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Tuesday, 21 June 1949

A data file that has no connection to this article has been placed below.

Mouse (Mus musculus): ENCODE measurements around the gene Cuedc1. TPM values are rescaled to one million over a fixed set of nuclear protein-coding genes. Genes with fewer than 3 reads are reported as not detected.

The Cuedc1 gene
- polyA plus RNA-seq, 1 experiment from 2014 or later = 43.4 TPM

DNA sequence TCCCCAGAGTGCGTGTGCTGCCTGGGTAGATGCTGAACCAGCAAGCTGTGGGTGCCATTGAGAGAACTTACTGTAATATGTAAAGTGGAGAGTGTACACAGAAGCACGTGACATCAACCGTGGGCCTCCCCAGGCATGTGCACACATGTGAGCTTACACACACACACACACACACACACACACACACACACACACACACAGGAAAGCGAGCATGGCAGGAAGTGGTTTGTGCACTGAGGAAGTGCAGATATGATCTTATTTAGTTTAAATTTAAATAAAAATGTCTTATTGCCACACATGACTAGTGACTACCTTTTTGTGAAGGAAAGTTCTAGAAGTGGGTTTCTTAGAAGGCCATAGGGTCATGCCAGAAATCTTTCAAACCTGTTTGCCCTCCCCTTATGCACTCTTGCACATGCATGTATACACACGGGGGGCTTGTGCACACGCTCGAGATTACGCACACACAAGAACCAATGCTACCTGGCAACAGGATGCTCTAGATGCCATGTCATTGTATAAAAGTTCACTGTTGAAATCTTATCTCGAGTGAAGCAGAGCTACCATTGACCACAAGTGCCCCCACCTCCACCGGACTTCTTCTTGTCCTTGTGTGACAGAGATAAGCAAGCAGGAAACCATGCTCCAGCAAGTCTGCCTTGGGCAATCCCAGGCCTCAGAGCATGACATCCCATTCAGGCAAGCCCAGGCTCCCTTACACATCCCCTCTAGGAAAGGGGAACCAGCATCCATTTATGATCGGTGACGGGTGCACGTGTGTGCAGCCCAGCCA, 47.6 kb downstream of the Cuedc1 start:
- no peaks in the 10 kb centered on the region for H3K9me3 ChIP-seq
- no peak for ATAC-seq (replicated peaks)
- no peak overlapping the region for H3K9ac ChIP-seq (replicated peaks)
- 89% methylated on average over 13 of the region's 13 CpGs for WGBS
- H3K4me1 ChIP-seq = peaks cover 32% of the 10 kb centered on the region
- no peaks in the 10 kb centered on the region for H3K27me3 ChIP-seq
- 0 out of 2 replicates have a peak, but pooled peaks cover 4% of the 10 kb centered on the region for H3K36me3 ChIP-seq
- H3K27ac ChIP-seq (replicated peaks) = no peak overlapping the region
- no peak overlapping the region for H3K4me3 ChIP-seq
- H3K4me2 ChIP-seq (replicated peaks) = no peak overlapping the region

Mr MENZIES (Kooyong) (Leader of the Opposition) . - by leave - I appreciate being granted leave by the House to make a statement on the coal crisis because it is not the usual practice to intervene at question time with a statement. I do not desire to make a statement of a contentious kind, but it is desirable that it should be put on record at the earliest possible moment after the meeting of the House to-day that there is a very grave state of emergency developing in Australia as the result of the stoppage in coal production that has already occurred and of the threat which is held out of a general strike in the coal industry. Those circumstances produce a state which can. be described quite moderately as a state of national emergency, which, if it develops, will involve many hundreds of thousands of people in Australia in tragic unemployment and in the gravest form of hardship. There seems to be very little doubt, having regard to the history of this matter, and having regard to such remarks as the Prime Minister himself has addressed to; us, that this represents an attack upon thecommunity by the Communists. This is a Communist-organized threat following upon a Communist-organized stoppage. It could be described, therefore,, quite' accurately as a threat of war against the community by a small militant minority in the community. On this side of the House and, I daresay, on both sides of it, because I do not imagine that there will be much difference of opinion about it, it is felt that the position is that the community ararat defend itself against any attack of this kind. It is, we believe, our duty in. this Parliament to defend the community to the limit of our powers, by all available means. There are, of course, means already in existence. We axe not defenceless. Also, if it becomes necessary to create new means, we must then create new means. If it turns out that the existing laws of this country are inadequate, then I take leave to remind the Government and the people that there has already been, in the coal industry, joint action by the Commonwealth and by the State of New South Wales, each acting to the limit of its own constitutional powers and authority. As a result of that joint action we have the Joint Coal Board. As a result of that joint action we have also the Coal Industry Tribunal. Indeed, it is in defiance of the jurisdiction of that tribunal that these present threats have been. made. I say, on behalf of the Opposition, that if it should turn out to be true - and the position should disclose itself very quickly - that further legislative powers ought to be taken by joint action of the sarnie kind, then, by all means in our power, we shall facilitate the introduction of any necessary legislation, and also facilitate its discussion. I do not mean by that that we waive in advance any right to discuss the details of any proposal put forward, but insofar as a parliamentary Opposition may do so we are prepared to facilitate the introduction of any necessary law and the discussion of that necessary law. I add that apart altogether from the invoking of old or new legal machinery in this fight, there is nf necessity, or there will be of necessity in a certain event, a very great effort of organization that must be made to defend the interests of the community, and should it be within the power of His Majesty's Opposition to co-operate in any way in the establishment of any such organization, it will do so. I add, too, that it transpired in the last report of the Joint Coal Board that our production of coal in Australia was 1,500,000 tons less, even at the figure at which it then stood, than our requirements. That suggests very strongly that, in addition to internal measures that should be undertaken, urgent consideration ought to be given to the- importation of coal into this country. I say with great respect to the Prime Minister that we must not approach this matter in too orthodox a way, because the employment of perhaps 1,000,000 people depends- upon how it is handled. The normal standard of living of more than 1,000,000 people will depend upon how we handle it. The Opposition sees this as a great national emergency, and 1 therefore- have not approached it with any contentious statement or any statement designed to be provocative, .but merely with the desire to express our sense of the emergency, to indicate what I have indicated to the Government, and to say that we are prepared to collaborate in any resolute action that might be taken to defend what is the paramount interest of this country, the interest of the ordinary men and women in it.

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